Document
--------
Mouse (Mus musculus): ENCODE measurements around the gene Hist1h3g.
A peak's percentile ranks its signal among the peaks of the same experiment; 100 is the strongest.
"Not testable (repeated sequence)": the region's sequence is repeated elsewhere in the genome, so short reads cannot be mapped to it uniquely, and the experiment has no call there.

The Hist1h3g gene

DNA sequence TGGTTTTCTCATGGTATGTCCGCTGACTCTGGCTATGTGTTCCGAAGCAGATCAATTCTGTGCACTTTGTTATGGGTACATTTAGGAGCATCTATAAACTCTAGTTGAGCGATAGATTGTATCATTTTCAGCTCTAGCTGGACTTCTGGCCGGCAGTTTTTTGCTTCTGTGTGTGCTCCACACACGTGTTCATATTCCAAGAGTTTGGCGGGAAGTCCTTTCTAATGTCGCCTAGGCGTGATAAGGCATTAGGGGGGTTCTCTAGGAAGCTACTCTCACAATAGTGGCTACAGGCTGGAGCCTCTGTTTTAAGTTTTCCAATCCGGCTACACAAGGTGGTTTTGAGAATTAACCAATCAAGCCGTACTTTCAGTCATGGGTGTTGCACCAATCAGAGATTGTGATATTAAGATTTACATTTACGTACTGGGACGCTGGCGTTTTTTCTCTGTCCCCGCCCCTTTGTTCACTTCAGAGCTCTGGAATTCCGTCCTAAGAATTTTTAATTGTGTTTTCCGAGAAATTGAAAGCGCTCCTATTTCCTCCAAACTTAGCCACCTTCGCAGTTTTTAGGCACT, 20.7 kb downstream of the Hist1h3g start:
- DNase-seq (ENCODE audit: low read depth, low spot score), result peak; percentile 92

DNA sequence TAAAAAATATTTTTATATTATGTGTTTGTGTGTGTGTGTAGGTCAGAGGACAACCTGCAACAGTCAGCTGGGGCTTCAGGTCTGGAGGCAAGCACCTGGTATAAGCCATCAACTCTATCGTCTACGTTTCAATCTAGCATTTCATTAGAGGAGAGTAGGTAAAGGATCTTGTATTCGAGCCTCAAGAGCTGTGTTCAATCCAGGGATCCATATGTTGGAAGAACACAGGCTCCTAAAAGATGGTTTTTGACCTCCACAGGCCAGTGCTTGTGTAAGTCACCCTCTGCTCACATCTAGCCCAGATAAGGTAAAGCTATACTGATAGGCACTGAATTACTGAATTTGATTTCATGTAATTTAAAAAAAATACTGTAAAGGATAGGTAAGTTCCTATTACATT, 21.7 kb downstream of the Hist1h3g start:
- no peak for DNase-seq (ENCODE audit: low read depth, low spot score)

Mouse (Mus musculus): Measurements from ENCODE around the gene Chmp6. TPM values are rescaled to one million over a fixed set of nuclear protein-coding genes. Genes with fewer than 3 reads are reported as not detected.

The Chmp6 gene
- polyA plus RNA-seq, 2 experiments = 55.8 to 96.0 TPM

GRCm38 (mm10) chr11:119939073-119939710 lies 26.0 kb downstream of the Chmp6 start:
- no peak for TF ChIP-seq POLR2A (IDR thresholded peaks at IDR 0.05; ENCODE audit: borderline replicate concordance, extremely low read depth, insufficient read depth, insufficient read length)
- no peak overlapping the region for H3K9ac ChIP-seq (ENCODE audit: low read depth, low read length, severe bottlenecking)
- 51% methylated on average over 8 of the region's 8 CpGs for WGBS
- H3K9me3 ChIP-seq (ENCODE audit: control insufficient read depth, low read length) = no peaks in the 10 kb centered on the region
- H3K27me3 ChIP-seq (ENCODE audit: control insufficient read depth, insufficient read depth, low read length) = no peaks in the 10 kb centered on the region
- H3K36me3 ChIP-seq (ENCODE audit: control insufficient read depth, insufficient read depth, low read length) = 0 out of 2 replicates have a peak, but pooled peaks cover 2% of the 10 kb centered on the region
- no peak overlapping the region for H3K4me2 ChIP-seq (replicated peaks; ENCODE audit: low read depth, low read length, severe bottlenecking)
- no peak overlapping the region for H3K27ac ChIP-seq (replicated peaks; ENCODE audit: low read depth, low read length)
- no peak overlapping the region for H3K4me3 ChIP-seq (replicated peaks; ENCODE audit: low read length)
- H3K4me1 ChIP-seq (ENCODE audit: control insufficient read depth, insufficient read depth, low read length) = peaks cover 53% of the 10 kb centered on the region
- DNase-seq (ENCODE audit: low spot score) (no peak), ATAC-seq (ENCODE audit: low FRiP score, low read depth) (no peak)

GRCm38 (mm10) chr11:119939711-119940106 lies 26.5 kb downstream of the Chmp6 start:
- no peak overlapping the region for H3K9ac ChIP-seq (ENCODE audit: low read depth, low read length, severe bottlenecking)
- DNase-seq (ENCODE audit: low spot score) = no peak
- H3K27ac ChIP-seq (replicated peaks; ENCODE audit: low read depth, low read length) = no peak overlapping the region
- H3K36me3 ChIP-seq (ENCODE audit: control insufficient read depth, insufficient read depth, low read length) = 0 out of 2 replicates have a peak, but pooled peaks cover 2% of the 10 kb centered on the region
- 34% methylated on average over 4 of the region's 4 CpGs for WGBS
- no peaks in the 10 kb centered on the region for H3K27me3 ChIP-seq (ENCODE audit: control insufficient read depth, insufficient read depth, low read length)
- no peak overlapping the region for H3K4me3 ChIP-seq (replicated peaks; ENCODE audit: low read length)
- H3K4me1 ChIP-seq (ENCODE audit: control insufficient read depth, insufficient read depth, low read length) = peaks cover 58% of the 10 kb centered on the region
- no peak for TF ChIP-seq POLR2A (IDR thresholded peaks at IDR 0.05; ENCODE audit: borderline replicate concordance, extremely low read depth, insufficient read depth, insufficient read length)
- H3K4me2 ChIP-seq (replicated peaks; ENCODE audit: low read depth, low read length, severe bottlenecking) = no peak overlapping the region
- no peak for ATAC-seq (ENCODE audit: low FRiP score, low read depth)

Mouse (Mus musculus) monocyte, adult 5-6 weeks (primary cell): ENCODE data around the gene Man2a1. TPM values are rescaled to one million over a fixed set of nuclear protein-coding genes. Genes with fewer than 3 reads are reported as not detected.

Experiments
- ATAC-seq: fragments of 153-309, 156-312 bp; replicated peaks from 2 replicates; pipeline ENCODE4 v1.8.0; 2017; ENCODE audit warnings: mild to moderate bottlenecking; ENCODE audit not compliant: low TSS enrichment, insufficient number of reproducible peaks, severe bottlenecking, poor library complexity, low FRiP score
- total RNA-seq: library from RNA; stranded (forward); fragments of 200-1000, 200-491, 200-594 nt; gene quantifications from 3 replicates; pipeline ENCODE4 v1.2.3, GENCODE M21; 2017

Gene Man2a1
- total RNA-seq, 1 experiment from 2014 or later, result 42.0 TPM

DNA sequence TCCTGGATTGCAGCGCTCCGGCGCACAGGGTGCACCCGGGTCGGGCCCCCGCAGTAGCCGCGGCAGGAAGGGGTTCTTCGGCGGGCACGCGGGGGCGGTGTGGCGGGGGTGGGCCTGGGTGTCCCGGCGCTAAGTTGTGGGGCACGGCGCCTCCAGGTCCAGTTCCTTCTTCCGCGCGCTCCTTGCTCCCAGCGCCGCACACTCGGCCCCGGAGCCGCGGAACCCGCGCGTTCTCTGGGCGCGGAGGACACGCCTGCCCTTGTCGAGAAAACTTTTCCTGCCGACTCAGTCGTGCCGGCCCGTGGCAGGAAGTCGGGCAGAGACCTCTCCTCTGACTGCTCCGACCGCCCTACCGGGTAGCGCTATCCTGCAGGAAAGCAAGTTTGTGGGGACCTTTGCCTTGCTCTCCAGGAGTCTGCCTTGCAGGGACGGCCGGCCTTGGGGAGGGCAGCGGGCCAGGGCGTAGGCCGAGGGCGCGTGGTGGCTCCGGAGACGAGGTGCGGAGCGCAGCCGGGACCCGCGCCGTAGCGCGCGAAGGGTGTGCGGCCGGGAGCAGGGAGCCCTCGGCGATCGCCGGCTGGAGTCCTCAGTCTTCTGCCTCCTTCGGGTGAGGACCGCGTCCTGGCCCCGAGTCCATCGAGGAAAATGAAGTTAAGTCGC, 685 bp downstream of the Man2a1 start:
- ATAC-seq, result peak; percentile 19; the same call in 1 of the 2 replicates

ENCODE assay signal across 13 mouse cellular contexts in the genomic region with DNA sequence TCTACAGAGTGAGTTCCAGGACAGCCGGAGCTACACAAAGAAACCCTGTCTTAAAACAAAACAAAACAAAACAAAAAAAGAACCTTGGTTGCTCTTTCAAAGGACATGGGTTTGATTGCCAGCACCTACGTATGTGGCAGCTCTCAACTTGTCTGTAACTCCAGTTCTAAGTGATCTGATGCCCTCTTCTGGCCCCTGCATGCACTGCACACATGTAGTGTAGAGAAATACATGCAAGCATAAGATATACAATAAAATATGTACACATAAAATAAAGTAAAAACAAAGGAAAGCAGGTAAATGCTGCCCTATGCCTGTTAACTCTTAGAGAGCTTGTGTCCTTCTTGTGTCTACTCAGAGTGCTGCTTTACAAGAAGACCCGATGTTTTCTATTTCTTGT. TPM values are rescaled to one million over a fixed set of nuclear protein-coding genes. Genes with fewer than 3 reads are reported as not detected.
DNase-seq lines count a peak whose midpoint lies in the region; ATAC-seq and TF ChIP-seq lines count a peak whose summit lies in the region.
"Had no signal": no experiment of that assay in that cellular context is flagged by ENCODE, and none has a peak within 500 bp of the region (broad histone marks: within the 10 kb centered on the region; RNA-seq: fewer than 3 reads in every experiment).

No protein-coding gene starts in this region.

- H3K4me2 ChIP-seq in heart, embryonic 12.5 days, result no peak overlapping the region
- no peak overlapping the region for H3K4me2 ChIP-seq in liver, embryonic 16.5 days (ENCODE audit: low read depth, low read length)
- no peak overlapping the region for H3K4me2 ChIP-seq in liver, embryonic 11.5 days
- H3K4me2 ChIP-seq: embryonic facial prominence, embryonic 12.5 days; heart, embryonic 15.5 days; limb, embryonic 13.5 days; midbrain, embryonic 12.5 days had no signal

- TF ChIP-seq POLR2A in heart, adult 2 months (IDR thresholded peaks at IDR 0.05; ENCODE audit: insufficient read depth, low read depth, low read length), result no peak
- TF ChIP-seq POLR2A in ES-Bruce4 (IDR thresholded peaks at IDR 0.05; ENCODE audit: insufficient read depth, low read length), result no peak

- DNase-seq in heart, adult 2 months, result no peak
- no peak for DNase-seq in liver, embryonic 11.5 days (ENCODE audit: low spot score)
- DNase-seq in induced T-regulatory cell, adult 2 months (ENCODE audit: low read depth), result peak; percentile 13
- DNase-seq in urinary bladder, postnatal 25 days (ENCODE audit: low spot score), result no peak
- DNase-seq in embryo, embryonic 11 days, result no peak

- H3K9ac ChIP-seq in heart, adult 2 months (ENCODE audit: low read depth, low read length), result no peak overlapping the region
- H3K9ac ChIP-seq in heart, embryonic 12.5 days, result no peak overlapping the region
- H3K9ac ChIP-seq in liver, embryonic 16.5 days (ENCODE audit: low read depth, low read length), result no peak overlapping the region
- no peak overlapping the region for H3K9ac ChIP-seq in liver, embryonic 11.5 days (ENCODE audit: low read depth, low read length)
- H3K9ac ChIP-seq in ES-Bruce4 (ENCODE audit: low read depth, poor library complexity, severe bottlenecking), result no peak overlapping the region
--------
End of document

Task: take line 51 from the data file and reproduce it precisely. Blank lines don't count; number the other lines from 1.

- H3K4me2 ChIP-seq: embryonic facial prominence, embryonic 12.5 days; heart, embryonic 15.5 days; limb, embryonic 13.5 days; midbrain, embryonic 12.5 days had no signal